When Noah first asked me if I’d like to write a guest post for The Hooded Utilitarian, he mentioned that he’d be especially interested in something about Twilight. I admit I originally balked at the idea. Though I’ve vocally defended the series’ fans, I haven’t read the novels, and my only significant reaction to the first volume of Yen Press’ graphic novel adaptation was that it was more readable than I expected.
That last statement should not be taken as a condemnation of Twilight by any means. The truth is, I’m simply not its audience. I like a good romance as much as the next middle-aged married lady, but even those who dismiss the genre would be foolish to assume that all romances are created equal. Simply put, I’m too old for Twilight. While my teenaged self might not have fully comprehended Stephanie Meyer’s bloodlust = regular ol’ lust metaphor (not that it’s especially subtle), she would have felt it in a profound way. It would have resonated with her on a deeply personal level. I was pretty innocent as a teen, and the concept of even kissing a boy was both enticing and mind-blowingly terrifying, much like Bella’s first kiss with her sparkly, bloodthirsty suitor, deep in the secluded woods.
Now in my forties, I know all too well that sex is the least terrifying element of romance. Love’s true horrors prey on the heart and mind, and there’s nothing you can buy at Walgreens to help protect them. Looking in at Twilight from the reality of weary adulthood, it’s difficult to muster patience for Edward’s martyred bad-boy act (just as it’s difficult to stomach Bella’s fascination with it) but I can recognize it as something that, if it was written for me at all, was written for the me of a very different time and place.
A second read-through of the graphic novel has only cemented my original opinion of it, but even so, I feel a kind of kinship to the series’ young fans. Having spent my entire life obsessed with some kind of fiction or another–books, television, musicals, manga–I can appreciate their need to experience the series over and over again, to talk about it with friends, and to proselytize everyone they meet. Sure, it’s obnoxious, but how many long-time genre fans can honestly claim that’s never been them? I know I can’t.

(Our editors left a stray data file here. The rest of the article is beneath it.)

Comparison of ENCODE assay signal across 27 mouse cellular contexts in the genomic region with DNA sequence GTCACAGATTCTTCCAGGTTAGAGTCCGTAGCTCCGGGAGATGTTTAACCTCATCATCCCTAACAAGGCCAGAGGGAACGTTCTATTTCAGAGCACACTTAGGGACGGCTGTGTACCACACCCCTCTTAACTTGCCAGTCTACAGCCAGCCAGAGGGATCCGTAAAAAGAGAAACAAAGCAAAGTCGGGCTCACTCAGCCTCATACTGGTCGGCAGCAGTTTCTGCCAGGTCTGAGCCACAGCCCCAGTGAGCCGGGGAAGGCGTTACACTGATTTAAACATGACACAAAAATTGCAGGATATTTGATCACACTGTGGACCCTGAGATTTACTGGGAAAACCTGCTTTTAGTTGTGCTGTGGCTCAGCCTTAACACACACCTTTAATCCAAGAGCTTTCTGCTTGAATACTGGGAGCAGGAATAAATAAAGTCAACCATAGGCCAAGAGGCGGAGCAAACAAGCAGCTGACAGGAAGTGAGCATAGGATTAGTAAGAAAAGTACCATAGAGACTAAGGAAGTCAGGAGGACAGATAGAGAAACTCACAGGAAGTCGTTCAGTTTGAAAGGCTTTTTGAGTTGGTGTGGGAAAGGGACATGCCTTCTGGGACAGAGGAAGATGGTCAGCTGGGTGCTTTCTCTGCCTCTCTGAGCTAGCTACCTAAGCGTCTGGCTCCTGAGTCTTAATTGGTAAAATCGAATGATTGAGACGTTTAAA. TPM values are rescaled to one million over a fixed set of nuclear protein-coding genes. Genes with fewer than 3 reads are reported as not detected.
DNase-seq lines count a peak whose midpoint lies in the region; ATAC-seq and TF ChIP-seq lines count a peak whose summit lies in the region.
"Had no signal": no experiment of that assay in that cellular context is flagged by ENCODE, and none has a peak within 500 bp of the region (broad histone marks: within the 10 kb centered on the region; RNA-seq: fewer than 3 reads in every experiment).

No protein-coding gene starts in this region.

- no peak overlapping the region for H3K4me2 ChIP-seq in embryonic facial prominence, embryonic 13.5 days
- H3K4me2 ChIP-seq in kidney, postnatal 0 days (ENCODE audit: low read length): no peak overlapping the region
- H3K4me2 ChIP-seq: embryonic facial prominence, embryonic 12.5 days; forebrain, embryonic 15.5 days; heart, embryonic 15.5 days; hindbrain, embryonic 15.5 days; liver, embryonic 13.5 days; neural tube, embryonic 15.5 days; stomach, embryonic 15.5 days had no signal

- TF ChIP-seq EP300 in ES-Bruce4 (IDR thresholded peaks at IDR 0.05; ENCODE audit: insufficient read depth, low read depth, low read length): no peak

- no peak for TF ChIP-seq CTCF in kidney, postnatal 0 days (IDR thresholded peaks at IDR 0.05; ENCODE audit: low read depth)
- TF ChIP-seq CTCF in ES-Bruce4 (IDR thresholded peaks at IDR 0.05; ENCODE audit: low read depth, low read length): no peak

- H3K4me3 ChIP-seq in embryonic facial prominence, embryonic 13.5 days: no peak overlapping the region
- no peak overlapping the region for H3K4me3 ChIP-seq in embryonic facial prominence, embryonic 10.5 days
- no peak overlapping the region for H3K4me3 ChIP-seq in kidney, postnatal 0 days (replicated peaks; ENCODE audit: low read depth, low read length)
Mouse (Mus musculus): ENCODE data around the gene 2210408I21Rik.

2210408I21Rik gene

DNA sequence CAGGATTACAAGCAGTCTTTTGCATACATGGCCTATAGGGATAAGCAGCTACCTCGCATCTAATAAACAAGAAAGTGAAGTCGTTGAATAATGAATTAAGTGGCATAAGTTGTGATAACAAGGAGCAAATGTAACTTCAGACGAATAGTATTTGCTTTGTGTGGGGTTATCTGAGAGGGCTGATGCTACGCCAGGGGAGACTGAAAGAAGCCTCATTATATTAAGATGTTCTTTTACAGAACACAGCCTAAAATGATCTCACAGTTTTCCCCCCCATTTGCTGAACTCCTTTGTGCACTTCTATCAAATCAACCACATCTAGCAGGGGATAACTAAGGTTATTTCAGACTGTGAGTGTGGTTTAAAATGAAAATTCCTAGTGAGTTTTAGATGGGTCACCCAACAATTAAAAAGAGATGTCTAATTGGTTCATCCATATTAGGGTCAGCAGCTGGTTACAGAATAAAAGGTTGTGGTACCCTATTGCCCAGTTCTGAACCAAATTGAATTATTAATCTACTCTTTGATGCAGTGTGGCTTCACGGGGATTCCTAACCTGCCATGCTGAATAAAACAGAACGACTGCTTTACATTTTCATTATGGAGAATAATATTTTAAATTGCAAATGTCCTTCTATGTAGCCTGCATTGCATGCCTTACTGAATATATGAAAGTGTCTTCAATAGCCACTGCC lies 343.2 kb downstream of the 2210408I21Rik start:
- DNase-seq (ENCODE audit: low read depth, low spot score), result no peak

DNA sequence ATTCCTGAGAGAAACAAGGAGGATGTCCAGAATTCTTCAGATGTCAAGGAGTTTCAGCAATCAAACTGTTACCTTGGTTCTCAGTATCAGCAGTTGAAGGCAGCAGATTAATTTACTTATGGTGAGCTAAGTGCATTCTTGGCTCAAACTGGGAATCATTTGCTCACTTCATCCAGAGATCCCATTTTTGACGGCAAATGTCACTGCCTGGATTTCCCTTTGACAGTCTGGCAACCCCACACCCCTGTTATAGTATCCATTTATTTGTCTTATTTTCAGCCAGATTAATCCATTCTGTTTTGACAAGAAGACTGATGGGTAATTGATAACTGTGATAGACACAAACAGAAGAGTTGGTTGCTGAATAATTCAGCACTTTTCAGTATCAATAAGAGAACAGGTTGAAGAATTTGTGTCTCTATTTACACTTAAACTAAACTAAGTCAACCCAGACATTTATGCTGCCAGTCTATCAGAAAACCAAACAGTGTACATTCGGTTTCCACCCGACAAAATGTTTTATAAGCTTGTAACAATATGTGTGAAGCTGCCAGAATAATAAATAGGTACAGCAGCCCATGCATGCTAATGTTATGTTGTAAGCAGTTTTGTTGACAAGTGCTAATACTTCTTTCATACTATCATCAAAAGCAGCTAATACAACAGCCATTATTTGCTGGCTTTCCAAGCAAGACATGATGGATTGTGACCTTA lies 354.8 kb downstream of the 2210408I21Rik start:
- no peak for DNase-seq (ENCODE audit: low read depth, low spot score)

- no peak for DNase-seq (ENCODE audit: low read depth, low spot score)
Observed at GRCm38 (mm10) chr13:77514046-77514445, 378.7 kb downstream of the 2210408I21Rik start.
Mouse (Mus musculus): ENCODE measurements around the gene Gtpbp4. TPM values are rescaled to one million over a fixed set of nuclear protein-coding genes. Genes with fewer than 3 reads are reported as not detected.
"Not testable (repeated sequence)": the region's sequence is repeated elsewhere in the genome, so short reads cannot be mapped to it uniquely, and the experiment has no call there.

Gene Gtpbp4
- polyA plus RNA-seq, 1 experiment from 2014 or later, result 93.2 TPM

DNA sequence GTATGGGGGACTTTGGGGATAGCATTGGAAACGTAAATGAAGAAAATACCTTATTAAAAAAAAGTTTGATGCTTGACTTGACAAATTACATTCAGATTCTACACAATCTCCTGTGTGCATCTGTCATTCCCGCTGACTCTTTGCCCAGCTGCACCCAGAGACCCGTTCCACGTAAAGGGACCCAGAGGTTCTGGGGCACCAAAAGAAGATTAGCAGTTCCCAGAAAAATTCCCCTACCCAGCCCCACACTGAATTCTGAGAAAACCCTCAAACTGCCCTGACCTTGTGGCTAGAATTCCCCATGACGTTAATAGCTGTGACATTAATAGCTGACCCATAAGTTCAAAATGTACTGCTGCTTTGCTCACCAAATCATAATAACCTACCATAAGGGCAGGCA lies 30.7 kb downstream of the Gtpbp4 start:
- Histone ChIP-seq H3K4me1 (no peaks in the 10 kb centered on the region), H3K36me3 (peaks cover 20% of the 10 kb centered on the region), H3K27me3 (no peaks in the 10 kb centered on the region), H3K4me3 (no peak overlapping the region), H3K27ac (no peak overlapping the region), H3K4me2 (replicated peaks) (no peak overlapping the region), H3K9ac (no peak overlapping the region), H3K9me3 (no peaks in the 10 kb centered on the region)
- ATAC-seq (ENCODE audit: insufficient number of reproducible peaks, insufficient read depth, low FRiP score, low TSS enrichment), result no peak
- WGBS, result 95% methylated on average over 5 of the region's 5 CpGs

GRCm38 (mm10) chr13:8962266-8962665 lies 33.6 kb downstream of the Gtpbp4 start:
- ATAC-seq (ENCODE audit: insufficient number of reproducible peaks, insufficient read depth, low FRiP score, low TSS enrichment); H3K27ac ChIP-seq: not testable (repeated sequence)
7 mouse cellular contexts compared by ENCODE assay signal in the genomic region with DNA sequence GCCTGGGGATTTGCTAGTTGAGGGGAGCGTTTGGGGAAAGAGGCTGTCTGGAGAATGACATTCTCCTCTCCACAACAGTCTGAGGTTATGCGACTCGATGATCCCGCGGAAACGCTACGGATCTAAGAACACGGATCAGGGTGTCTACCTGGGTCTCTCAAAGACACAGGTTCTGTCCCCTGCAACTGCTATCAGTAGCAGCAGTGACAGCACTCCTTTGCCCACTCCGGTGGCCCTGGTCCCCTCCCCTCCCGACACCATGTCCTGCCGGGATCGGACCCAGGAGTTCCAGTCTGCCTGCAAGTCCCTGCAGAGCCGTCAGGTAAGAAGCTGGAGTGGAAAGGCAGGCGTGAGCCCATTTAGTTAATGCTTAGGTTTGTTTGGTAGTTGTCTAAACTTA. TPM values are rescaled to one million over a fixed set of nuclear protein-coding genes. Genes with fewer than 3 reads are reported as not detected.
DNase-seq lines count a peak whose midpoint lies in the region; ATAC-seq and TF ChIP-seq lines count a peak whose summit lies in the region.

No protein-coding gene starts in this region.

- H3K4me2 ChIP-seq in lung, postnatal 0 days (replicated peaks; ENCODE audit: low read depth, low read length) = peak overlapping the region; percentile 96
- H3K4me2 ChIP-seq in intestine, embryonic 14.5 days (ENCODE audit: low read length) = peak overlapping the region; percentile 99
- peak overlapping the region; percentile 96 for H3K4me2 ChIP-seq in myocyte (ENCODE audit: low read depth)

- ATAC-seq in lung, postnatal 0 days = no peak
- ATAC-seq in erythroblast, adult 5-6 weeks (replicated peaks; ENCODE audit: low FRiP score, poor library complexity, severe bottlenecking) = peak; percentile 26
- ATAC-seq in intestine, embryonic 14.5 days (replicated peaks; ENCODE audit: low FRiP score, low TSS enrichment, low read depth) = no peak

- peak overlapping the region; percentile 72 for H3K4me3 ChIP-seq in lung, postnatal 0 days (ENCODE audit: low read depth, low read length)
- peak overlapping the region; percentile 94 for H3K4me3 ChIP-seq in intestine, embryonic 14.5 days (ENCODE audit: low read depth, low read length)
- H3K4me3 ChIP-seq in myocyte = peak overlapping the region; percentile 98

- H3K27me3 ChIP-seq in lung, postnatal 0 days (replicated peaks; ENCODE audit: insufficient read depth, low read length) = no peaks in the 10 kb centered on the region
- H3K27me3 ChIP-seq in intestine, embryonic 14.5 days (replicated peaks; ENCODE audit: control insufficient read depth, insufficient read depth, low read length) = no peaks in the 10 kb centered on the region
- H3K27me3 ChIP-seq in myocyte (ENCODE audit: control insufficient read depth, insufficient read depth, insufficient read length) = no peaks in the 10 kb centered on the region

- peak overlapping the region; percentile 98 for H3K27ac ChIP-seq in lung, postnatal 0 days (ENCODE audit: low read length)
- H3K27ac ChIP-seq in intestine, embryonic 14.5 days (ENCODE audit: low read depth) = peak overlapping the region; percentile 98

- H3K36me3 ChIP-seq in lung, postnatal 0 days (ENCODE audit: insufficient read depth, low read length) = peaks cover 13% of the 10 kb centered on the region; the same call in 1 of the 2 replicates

Earlier this year, just before the first volume of the Twilight graphic novel was released, I made a post in my blog about the manga and anime fandom’s treatment of Twilight fans. In that post, I cited a few overtly misogynistic comments made by male fans, and proposed a theory that the real “problem” with Twilight fans in the eyes of fandom is that they are overwhelmingly girls. That’s a pretty easy accusation to make against nearly any genre fandom. We’ve all heard stories of women who’ve been ogled, condescended to, or otherwise mistreated in comic book shops, at conventions, in online forums and so on, and most of us have experienced this at some point or another ourselves.
What I think I missed back when I wrote that post, however, is something far sadder than a bunch of paranoid fanboys making an angry fuss on the internet. What’s more disturbing to me now–something I began to see bubbling up in comments and responses to that post–is a trend of women in manga and comics fandoms deliberately distancing themselves from other women (or from works created by/for women in the medium, teen romances or otherwise) as an apparent matter of pride. Don’t get me wrong. I’m not suggesting that women have an obligation to like works created by other women, or even the women themselves. We like what we like, and there’s not a lot more to be said about that.
The thing is, we are saying more. We’re ranting and denying and over-explaining ourselves, all in an attempt to ensure that we can’t be associated with anything “girly.” Take, for instance, this recent post from Molly McIsaac at iFanboy.com, “Turning Japanese: A Starter Guide to (Shoujo) Manga” (and let me apologize to her now for choosing her as my example). In this post, Ms. McIsaac strives to cut through all the girly stuff and point readers to some shoujo manga with “good, solid stories and strong characters.”